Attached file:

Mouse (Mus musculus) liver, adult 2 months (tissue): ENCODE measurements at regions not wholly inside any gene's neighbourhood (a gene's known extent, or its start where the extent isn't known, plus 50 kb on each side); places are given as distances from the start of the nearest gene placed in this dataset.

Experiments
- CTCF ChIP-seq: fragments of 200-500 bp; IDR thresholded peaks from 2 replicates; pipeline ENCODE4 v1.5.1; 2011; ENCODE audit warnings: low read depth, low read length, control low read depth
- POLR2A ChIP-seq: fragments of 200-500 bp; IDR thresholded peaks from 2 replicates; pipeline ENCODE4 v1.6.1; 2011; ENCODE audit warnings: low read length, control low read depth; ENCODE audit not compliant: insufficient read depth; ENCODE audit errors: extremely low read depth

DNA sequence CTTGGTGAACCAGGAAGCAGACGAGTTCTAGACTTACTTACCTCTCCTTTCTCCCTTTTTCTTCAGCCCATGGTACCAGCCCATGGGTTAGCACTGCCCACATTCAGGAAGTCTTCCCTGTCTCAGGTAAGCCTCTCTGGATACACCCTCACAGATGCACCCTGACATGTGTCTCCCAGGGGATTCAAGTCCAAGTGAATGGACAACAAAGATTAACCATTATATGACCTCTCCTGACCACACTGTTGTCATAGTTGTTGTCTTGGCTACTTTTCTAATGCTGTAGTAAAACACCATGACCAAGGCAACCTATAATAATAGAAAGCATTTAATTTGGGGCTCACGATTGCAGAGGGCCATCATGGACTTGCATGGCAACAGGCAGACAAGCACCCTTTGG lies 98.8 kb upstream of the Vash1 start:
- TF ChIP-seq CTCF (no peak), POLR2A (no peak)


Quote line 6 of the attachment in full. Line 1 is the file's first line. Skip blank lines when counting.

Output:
- TF ChIP-seq CTCF (no peak), POLR2A (no peak)